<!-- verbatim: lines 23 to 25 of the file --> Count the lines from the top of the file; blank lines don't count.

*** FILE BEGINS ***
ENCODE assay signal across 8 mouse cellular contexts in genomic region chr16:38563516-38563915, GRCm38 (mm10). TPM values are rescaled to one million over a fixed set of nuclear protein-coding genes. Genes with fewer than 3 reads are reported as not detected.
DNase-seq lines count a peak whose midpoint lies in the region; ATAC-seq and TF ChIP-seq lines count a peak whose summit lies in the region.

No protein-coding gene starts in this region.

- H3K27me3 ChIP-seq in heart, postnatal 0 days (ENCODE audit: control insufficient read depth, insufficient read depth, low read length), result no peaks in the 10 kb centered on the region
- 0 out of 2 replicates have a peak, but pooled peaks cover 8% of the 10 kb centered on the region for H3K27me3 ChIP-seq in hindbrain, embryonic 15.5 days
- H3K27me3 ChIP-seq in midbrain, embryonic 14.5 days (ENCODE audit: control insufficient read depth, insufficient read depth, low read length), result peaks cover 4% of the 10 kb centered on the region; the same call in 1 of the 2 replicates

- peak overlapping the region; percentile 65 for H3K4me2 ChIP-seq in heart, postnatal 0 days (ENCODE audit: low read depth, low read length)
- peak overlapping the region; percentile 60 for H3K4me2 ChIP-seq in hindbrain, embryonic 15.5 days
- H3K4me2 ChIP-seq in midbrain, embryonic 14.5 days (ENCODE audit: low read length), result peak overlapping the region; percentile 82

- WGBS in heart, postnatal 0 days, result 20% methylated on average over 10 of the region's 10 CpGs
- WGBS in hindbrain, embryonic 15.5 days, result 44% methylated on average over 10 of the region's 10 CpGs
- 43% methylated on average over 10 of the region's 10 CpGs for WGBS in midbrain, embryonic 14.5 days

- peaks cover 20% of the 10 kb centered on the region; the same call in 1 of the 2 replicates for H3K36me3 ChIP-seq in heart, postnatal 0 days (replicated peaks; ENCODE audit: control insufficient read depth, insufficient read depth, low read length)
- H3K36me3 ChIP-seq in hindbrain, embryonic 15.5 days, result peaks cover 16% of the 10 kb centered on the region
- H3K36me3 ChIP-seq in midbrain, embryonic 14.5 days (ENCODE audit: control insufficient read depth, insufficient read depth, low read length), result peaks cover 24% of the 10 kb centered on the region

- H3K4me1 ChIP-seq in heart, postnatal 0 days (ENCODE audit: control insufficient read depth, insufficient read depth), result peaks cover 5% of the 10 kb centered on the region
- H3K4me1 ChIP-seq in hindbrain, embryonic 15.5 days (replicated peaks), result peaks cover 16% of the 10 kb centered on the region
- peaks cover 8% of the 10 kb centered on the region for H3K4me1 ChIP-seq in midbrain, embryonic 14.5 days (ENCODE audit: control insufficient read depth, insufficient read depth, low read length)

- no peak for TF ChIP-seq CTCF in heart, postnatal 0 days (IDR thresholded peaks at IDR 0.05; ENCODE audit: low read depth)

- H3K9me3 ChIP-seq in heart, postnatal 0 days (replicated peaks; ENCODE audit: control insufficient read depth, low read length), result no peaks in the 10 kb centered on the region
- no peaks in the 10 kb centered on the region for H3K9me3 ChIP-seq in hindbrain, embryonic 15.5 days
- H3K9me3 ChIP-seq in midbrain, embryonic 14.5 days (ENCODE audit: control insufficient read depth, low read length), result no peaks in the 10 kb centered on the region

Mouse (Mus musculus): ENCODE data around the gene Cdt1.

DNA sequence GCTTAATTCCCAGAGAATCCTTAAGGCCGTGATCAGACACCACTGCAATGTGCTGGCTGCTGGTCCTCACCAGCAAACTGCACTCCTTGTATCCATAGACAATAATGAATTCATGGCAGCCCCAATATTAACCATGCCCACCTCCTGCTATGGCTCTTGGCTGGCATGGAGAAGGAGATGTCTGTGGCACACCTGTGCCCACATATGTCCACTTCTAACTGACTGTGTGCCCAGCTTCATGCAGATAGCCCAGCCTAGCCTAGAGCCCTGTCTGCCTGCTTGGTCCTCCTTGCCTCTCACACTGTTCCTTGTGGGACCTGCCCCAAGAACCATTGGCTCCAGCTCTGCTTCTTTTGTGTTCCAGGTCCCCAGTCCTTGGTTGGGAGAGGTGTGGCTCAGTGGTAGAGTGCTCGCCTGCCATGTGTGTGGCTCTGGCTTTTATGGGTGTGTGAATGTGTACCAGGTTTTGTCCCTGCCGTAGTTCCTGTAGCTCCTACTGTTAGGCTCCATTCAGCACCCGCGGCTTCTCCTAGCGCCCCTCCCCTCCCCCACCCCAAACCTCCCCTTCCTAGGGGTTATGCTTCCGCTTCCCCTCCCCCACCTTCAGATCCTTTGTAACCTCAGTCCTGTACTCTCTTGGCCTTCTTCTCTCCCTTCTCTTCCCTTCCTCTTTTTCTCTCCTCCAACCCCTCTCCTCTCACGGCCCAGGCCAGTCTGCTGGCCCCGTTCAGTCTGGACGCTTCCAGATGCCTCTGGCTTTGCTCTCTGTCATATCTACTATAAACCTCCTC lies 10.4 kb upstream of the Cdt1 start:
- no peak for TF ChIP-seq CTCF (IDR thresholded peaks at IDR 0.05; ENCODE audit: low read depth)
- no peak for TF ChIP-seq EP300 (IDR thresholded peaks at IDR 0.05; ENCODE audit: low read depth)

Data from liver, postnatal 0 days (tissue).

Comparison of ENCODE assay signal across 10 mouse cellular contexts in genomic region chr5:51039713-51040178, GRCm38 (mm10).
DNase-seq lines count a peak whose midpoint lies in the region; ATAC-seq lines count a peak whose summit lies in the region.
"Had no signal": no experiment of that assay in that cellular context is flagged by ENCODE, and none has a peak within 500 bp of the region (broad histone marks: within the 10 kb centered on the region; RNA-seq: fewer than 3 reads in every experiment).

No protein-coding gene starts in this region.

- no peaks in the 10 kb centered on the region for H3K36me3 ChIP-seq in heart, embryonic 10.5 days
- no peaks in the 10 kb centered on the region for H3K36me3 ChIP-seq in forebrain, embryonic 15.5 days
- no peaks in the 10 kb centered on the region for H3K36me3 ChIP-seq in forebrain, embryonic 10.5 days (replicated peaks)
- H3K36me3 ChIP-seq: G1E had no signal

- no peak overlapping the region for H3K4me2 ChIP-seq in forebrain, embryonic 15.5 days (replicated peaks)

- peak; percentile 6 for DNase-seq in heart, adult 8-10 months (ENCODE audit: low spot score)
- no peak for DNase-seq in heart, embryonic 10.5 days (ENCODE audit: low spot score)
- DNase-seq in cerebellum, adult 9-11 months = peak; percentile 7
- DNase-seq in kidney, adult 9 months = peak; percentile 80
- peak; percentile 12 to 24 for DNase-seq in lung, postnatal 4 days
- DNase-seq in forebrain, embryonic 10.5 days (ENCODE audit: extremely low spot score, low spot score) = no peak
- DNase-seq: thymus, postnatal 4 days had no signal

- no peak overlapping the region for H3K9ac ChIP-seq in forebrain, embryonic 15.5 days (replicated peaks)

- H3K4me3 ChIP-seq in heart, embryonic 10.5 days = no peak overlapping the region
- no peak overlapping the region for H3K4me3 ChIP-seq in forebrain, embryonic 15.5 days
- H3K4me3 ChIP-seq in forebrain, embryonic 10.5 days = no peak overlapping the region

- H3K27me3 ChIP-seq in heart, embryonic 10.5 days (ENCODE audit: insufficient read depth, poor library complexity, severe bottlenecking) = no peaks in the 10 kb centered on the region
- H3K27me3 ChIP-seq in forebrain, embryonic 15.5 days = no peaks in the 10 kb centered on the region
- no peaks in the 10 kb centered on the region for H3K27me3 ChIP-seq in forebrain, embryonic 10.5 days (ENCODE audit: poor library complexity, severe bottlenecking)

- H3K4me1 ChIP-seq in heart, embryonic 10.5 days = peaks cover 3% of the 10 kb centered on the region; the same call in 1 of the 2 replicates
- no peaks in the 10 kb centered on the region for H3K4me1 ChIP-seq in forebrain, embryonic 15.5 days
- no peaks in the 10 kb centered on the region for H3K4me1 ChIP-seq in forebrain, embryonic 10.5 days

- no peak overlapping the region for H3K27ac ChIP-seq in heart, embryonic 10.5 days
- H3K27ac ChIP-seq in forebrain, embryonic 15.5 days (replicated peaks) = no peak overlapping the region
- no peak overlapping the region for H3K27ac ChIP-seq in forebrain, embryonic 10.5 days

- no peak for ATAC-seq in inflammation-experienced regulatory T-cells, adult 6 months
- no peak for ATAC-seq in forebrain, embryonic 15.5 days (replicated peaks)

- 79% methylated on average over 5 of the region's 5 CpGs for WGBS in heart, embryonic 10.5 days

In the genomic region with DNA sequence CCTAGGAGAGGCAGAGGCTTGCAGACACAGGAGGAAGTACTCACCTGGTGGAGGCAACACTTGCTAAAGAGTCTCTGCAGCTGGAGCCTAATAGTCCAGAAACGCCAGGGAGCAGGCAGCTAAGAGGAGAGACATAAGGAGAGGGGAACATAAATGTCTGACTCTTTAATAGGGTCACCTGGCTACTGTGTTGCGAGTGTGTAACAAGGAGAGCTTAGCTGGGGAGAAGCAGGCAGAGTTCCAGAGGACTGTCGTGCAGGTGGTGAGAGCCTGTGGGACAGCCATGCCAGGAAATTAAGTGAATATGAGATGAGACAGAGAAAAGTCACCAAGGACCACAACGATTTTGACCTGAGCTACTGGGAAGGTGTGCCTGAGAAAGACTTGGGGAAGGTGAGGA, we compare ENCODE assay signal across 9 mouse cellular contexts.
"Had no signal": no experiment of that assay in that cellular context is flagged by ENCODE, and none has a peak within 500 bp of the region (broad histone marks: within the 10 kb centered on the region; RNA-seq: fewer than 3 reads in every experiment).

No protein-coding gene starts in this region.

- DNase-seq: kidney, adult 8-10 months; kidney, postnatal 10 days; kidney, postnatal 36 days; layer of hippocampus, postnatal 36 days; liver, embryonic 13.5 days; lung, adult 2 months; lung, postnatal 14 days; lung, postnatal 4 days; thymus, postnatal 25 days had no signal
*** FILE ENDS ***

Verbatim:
Mouse (Mus musculus): ENCODE data around the gene Cdt1.

DNA sequence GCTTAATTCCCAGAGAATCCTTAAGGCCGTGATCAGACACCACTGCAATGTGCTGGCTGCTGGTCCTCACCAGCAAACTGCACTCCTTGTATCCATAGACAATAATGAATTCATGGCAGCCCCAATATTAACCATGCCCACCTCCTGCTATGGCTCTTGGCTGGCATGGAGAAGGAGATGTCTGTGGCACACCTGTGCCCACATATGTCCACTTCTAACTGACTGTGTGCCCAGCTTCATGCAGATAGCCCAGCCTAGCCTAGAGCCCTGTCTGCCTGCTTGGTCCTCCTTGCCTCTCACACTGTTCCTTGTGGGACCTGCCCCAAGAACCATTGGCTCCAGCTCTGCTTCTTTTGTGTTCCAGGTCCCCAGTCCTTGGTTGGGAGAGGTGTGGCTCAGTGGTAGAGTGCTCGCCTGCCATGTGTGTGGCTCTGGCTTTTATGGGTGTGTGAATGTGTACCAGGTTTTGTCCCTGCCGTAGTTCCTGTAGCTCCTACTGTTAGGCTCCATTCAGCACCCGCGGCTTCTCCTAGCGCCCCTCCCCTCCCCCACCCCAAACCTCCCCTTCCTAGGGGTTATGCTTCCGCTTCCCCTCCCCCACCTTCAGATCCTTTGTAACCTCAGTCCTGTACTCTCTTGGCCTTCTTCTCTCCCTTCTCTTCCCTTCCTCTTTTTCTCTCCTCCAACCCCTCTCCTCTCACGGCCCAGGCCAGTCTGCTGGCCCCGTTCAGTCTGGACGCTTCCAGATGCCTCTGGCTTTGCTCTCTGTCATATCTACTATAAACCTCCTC lies 10.4 kb upstream of the Cdt1 start:
- no peak for TF ChIP-seq CTCF (IDR thresholded peaks at IDR 0.05; ENCODE audit: low read depth)